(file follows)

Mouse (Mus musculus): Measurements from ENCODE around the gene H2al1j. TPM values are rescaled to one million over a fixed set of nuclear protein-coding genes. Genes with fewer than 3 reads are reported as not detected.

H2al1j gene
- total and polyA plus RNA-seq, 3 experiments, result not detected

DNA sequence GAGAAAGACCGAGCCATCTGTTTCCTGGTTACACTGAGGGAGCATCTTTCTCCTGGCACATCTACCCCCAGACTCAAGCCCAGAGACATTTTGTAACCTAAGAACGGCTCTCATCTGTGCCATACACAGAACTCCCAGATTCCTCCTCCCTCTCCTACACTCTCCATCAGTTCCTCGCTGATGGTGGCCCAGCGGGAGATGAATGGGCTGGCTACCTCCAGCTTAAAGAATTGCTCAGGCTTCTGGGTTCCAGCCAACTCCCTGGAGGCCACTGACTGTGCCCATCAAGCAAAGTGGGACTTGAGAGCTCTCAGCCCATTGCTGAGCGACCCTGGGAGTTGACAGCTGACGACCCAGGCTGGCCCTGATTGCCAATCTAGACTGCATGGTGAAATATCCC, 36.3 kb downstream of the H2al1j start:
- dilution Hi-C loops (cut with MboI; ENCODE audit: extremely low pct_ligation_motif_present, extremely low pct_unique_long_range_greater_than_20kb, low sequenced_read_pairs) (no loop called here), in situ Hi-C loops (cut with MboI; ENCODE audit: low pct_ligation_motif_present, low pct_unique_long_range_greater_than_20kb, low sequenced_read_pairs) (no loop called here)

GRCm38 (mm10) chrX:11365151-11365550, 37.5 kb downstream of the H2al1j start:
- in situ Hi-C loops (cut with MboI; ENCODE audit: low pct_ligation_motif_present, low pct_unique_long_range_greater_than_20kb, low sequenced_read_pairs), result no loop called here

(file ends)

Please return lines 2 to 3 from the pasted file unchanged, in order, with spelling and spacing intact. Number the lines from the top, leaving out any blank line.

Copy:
H2al1j gene
- total and polyA plus RNA-seq, 3 experiments, result not detected